I recently started a new contract that involves tools and software languages I normally don’t use. I have to remember that .NET best practices don’t necessarily translate to PHP/Java. I have to remember that New Tools Require New Standards (originally published on September 3rd, 2010).
“An old belief is like an old shoe. We so value its comfort that we fail to notice the hole in it.”
– Robert Brault
As developers we all have standards, even if they aren’t that well defined. Of course I’m talking about technology standards but feel free to insert your social awareness and/or hygiene standard joke here. Standards can range from the usual coding standards to the names you give your servers (e.g Lord of the Rings Characters) and everything in-between.
Having been a developer for one third of my life, I’ve developed quite a few standards of my own. Having worked in Windows shops most of my career, most my standards are focused around those tools.
When I first tried Ruby on Rails, I was prepared for a new website architecture (e.g. MVC). What I wasn’t prepared for was adopting the new coding standards that Ruby encouraged. With my brain already overloaded with the new architecture, I found myself writing Ruby code as though it was C# code. The biggest one I noticed was naming my database tables and fields in camel case format instead of the underscore format that Rails encouraged.
I know this sounds stupid now, but at the time, my poor overloaded brain wanted to keep using the camel case names even though the tool, Rails, didn’t encourage it. I even went as far as to look up how to override the underscore names before I came to my senses.
It’s easy to forget but the main reason for having standards is to “compensate for the strictly limited size of our skulls”. As Steve McConnell says:
“The primary benefit of a coding standard is that it reduces the complexity burden associated with revisiting formatting, documentation, and naming decisions with every line of code you write. When you standardize such decisions, you free up mental resources that can be focused on more challenging aspects of the programming problem.”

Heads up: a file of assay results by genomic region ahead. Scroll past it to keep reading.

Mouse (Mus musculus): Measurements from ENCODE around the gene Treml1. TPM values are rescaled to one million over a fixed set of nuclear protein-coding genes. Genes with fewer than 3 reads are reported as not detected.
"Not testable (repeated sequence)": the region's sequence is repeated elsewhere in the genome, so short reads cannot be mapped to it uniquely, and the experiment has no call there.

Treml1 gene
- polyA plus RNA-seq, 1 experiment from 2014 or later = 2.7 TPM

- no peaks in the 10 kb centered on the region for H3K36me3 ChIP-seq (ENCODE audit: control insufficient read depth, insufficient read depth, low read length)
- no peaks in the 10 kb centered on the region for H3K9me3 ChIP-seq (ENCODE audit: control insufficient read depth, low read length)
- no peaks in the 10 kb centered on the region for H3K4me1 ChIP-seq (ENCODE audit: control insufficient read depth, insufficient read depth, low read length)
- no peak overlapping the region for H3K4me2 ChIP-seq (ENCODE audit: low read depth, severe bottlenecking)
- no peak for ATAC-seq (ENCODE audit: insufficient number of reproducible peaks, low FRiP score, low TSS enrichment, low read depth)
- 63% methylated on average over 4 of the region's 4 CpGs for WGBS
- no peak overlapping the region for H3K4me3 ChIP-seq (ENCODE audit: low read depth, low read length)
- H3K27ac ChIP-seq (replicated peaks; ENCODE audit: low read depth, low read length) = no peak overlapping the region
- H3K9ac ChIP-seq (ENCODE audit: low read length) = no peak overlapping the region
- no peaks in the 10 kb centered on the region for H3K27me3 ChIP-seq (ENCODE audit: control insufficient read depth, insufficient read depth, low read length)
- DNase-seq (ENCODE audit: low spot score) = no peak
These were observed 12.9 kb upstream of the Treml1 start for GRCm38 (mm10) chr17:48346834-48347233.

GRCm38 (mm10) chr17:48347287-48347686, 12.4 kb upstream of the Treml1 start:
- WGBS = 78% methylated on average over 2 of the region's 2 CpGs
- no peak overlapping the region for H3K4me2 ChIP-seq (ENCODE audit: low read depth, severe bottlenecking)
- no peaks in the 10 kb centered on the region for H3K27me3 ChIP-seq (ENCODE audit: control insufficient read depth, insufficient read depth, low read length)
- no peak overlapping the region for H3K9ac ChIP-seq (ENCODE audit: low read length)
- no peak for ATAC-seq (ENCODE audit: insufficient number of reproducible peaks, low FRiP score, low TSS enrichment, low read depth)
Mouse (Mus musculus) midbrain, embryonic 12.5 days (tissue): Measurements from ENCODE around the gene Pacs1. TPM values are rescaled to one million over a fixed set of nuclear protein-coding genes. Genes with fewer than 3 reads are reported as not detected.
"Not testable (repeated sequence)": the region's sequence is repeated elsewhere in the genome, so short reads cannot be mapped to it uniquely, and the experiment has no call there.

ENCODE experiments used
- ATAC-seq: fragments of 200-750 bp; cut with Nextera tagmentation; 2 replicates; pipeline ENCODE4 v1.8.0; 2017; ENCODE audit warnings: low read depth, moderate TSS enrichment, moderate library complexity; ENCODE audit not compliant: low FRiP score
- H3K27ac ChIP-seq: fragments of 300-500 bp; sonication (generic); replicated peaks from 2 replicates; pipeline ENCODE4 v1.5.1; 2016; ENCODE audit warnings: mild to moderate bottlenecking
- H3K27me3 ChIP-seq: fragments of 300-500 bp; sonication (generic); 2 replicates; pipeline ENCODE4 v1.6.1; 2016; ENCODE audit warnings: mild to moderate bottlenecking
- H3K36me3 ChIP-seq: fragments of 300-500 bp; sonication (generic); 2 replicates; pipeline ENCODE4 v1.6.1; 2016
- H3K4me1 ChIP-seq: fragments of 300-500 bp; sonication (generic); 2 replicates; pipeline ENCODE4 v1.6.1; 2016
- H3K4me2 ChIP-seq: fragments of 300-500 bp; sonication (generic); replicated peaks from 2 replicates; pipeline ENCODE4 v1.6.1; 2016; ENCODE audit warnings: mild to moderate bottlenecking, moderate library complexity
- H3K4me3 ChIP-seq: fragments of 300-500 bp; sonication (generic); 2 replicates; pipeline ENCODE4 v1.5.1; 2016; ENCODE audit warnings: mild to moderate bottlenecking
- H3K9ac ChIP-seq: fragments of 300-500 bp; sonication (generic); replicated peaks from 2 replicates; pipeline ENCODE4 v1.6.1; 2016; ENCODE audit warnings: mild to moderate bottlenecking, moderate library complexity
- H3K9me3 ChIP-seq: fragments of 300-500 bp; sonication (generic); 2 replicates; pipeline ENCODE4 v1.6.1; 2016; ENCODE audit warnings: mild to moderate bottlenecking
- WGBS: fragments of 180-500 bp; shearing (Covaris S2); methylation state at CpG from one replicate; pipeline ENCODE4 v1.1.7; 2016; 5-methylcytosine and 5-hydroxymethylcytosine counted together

Often standards arise from the tools being used. All tools come with their own standards from the creators and community at large. In some cases, a standard is created to work around a limitation of the tools being used. Just remember that when you switch to a new tool, such as when I tried Ruby on Rails, the old standards might not be applicable anymore. Let me repeat that for emphasis:
When you switch tools, your existing standards will have to change.
This is a rule I am struggling to remember and I’ve only been a developer for one third of my life. Now imagine you have been a developer for over half your life. How hard is it to give up on your well worn standards when faced with a new tool? Very hard, I think, based on this summarized experience I recently had:
- Start developing application using Fluent NHibernate as it will be the company’s new standard.
- Well into development, find out the company’s existing standards require all database access to go through stored procedures. Brought to our attention by a tech lead who had been a DBA for over half his life.
- Have several meetings and e-mails about the impact of re-writing the code to meet the standard and how the tool NHibernate doesn’t work well with their existing stored procedures standard.
- The tech lead relents and allows us to use NHibernate as it was designed.
There is a much longer story but the important part is the tech lead realized that if you are adopting a new tool at your company, your existing standards will have to change. Remember that the standards he had helped reduce his mental load. Being a technical lead is enough work without having to learn a new set of standards.
My hope is that after I’ve been a developer half my life, I remember my own rule and am willing to adapt my entrenched standards to a new tool despite the pain it might cause my brain.